It wasn't like this back in the day. After all, in Europe and elsewhere you can find buildings still standing after hundreds or thousands of years. In the past, people built shit that lasted. I'm trademarking that last sentence to use in an ad campaign for my nostalgic country-diner chain, so please don't steal it.

The Historical Awfulness

Except there was that one guy back in the 1st century who constructed an amphitheater so bad it makes those crumbling, weed-strewn McMansion tracts look like the Taj Mahal.

In the year 27, a guy named Atilius decided to construct a large amphitheater in the town of Fidenae, not far from Rome, in order to exhibit some good old-fashioned gladiatoring. Access to gladiator shows had been restricted during a recent emperor's reign, so locals flocked to the amphitheater like teenage girls to an all-nude One Direction concert. Which was unfortunate, because the amphitheater then collapsed, killing up to 20,000 people.

grafalex/iStock/Getty Images

The disaster wasn't just bad luck: according to the historian Tacitus, the structure collapsed because Atilius failed to "lay a solid foundation and to frame the wooden superstructure with beams of sufficient strength." He'd deliberately rushed the amphitheater-construction job and built it dangerously big so he could make more money on entrance fees, and possibly so he could point suggestively to the building and drop hints about his crotch size. Atilius ended up banished, which doesn't really seem like that much of a punishment, because living in that town and having to avoid eye contact with all those piles of rotting corpses would be pretty awkward anyway.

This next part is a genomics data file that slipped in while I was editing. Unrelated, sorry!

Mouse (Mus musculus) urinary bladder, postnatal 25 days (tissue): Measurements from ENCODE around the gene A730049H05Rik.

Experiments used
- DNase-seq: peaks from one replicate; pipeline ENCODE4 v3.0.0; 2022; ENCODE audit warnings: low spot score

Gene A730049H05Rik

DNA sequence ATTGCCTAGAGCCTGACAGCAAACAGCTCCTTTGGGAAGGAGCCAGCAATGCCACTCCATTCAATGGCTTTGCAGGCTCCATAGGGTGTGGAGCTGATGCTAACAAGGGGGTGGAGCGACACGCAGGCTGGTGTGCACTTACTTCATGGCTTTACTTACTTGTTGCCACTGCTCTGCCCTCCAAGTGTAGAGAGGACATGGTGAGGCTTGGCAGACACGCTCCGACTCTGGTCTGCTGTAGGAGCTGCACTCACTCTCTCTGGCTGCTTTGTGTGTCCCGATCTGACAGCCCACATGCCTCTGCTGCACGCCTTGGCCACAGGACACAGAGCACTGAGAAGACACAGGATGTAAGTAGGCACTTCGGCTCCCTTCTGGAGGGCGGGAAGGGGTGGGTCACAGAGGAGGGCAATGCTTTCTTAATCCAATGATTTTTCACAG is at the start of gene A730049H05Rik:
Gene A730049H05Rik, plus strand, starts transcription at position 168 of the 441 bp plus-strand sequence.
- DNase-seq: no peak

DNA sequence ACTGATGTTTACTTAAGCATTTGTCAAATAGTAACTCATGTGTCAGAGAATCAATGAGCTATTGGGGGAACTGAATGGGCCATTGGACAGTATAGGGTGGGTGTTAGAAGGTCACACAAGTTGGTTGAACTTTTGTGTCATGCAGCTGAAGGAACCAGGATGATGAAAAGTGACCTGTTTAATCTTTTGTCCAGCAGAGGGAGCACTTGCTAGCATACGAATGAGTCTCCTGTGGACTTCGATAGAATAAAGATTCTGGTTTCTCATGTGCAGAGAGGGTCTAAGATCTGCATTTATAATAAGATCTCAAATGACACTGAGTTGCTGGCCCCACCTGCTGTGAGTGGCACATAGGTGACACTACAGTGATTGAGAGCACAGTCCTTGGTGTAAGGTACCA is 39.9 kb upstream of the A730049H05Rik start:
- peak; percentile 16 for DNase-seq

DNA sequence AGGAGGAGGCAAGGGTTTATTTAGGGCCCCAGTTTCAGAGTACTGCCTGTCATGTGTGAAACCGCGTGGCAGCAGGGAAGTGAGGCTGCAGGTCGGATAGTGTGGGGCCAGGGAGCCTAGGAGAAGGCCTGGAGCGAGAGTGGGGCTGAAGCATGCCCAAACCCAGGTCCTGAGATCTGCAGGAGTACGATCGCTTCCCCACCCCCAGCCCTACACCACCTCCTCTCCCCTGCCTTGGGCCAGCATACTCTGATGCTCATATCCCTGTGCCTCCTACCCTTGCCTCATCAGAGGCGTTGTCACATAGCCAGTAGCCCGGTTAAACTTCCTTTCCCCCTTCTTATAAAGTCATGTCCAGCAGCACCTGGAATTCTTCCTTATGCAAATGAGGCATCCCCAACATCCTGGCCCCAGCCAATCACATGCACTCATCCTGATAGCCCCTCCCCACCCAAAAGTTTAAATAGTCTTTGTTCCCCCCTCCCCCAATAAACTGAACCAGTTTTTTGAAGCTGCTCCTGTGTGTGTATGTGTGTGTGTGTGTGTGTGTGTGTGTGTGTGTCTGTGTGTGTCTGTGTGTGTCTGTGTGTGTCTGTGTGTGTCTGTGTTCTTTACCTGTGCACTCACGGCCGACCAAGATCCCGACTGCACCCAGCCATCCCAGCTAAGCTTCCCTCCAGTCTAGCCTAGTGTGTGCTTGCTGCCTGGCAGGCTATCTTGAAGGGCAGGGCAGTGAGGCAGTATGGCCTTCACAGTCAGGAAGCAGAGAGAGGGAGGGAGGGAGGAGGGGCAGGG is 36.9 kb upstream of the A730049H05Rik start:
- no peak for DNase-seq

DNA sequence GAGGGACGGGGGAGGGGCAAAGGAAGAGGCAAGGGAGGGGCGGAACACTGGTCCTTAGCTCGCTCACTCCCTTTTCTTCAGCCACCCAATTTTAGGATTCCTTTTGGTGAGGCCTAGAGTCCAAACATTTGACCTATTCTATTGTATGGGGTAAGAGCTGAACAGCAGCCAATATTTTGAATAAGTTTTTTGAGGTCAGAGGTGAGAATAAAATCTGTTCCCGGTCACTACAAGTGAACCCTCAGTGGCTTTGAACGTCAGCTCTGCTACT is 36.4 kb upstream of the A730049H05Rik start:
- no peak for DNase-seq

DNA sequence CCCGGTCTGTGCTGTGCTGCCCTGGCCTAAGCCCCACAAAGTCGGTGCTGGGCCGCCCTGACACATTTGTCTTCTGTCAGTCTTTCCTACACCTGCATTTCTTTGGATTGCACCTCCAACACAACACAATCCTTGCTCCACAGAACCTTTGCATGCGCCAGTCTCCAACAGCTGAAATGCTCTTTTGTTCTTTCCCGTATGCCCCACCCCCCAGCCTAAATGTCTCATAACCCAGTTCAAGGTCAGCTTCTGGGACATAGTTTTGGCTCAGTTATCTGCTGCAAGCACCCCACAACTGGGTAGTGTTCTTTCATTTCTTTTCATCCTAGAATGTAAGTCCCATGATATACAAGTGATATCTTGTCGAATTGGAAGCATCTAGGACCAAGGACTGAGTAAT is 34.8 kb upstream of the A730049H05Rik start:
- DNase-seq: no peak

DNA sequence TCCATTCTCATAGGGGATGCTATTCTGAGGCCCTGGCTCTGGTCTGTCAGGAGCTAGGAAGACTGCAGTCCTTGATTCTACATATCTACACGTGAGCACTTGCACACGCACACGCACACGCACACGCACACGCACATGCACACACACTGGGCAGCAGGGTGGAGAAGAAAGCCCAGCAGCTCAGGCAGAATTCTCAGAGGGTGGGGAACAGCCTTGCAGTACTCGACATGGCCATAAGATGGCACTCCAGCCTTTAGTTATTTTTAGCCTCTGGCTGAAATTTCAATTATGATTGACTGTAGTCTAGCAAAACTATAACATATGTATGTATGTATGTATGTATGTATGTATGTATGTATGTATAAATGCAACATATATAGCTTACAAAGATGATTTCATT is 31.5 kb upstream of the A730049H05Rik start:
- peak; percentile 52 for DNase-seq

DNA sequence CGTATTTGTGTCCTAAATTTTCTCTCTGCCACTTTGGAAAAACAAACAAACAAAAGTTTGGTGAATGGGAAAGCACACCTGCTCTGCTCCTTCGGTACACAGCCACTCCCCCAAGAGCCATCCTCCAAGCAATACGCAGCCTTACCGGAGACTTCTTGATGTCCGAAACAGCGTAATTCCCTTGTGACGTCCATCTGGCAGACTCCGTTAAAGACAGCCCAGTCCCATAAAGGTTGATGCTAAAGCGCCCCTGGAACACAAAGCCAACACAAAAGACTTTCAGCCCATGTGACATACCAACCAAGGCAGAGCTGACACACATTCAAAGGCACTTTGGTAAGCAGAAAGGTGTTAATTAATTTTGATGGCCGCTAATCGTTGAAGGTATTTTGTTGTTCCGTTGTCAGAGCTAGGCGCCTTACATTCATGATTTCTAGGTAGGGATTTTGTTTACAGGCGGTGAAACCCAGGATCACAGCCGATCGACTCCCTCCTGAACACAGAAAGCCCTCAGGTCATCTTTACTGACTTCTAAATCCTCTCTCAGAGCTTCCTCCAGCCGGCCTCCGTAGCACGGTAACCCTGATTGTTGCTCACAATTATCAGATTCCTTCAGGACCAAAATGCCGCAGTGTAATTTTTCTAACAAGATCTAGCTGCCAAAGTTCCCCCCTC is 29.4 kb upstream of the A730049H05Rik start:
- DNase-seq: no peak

OK, but you'd expect gladiator-related stuff to be pretty sketchy already, what with all the killing of innocents and weird Australian accents and such. What about the stuff that was taken really seriously, like religious buildings? Well, about that ...

#3. Medieval Churches Are Riddled With Design Flaws

The modern world is good for a lot of things, but "beautiful religious buildings" is not one of them. Gone are the days of awesome Gothic cathedrals; today's churches often look more like DMV offices built in the 1970s while the architect was going through a bad divorce:

Via World Mag
"Sorry, I have to stop here for a while. My soul is just so overwhelmed with the beauty of creation."

Things used to be different. Thanks to the deep devotion and skill of architects and builders, medieval churches have a beauty and symmetry that even the most ardent atheist would be compelled to tip his hat to.

The Historical Awfulness

Well, sometimes. Other times that deep devotion and skill looked more like this:

Via Stained Glass Attitudes
Via Stained Glass Attitudes

If these guys got their church-measurements wrong and couldn't fit in an arch where they thought they could, they just awkwardly squished it in there anyway and hoped no one noticed. See, the people designing these churches usually didn't work off scales or drawings, like the heathen architects of today: they mostly just dove in and built, and if that meant that an arch ended up looking like it had melted and fallen over, well, just be happy you're not in a Roman amphitheater.

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C. Coville